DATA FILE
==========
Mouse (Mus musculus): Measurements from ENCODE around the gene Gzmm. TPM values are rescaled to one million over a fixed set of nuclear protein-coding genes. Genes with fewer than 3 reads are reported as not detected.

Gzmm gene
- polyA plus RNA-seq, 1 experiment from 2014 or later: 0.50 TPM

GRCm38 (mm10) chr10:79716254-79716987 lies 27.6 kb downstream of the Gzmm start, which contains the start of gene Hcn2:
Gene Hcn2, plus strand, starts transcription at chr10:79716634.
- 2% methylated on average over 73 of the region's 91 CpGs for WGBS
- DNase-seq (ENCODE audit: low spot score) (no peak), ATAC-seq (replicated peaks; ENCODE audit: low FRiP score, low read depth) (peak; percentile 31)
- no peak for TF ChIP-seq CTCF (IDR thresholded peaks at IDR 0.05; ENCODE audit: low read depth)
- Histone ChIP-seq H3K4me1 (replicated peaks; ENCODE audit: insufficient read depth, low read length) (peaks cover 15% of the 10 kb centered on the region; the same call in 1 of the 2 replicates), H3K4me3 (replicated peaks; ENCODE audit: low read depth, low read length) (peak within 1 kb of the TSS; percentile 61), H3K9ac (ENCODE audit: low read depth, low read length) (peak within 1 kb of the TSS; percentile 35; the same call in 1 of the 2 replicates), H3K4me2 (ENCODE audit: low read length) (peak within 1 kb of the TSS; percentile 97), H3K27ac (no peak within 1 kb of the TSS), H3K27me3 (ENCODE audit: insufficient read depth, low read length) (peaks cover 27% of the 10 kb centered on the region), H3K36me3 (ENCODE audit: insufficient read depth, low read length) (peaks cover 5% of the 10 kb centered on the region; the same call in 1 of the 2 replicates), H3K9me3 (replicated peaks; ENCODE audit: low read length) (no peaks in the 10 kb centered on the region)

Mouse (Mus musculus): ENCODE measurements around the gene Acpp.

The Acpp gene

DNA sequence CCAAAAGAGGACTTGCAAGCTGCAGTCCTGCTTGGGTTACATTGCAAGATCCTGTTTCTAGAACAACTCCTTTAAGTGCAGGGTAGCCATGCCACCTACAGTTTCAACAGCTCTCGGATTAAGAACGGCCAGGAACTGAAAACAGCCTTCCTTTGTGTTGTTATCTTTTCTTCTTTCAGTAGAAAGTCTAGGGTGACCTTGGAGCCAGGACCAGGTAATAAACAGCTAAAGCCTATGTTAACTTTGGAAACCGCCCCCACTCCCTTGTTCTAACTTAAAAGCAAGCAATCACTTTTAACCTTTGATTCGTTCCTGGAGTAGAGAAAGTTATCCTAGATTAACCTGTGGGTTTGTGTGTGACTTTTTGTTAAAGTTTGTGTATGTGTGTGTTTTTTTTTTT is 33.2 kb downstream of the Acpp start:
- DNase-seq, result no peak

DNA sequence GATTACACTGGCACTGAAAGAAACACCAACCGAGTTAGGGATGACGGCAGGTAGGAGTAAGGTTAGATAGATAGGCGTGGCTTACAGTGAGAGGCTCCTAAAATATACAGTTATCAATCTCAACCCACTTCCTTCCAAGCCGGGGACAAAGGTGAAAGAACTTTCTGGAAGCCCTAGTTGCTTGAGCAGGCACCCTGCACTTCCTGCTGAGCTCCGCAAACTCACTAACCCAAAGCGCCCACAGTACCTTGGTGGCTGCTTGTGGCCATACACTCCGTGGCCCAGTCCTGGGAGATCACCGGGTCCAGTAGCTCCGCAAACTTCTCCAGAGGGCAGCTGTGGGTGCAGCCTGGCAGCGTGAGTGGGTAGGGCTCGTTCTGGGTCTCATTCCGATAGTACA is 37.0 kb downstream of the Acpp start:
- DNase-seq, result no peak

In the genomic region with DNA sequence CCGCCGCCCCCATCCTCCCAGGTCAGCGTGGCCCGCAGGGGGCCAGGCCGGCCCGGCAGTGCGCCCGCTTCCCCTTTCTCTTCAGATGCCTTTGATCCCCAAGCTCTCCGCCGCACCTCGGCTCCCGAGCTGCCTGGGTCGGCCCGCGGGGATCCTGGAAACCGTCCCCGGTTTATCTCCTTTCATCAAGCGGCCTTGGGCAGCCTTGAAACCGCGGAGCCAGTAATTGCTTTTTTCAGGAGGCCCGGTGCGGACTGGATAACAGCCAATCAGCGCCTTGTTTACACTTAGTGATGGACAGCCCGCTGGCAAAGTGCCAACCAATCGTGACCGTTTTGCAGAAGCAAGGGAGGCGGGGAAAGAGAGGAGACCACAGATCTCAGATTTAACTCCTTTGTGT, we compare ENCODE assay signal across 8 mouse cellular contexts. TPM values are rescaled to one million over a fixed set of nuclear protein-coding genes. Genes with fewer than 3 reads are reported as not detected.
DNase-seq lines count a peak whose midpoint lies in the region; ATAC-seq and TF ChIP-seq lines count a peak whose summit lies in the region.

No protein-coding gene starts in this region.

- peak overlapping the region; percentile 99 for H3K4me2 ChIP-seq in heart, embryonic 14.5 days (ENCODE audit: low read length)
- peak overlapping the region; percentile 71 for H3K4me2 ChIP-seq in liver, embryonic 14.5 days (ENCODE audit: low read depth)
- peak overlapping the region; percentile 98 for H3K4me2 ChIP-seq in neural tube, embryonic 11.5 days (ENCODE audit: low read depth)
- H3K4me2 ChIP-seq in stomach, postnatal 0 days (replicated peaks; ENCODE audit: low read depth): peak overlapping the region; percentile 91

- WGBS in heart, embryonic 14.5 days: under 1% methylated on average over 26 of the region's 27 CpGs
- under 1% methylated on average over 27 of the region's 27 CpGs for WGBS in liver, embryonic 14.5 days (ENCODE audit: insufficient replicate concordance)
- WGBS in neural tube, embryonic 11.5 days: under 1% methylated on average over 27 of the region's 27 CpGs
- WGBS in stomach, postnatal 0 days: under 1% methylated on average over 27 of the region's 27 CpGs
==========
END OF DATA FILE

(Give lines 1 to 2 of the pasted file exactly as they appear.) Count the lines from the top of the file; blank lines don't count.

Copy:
Mouse (Mus musculus): Measurements from ENCODE around the gene Gzmm. TPM values are rescaled to one million over a fixed set of nuclear protein-coding genes. Genes with fewer than 3 reads are reported as not detected.

Gzmm gene